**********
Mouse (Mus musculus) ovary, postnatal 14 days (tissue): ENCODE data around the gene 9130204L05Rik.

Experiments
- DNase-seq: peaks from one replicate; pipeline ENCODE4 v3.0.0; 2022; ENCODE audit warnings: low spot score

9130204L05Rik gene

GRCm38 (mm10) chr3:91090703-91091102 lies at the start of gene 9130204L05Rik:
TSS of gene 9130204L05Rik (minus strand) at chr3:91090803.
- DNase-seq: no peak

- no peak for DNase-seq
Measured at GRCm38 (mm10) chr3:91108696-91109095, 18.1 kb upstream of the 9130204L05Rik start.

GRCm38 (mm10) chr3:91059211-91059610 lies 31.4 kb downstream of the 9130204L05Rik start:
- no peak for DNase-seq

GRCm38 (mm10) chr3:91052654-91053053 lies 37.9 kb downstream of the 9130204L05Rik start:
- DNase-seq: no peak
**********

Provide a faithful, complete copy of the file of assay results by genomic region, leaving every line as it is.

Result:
Mouse (Mus musculus) ovary, postnatal 14 days (tissue): ENCODE data around the gene 9130204L05Rik.

Experiments
- DNase-seq: peaks from one replicate; pipeline ENCODE4 v3.0.0; 2022; ENCODE audit warnings: low spot score

9130204L05Rik gene

GRCm38 (mm10) chr3:91090703-91091102 lies at the start of gene 9130204L05Rik:
TSS of gene 9130204L05Rik (minus strand) at chr3:91090803.
- DNase-seq: no peak

- no peak for DNase-seq
Measured at GRCm38 (mm10) chr3:91108696-91109095, 18.1 kb upstream of the 9130204L05Rik start.

GRCm38 (mm10) chr3:91059211-91059610 lies 31.4 kb downstream of the 9130204L05Rik start:
- no peak for DNase-seq

GRCm38 (mm10) chr3:91052654-91053053 lies 37.9 kb downstream of the 9130204L05Rik start:
- DNase-seq: no peak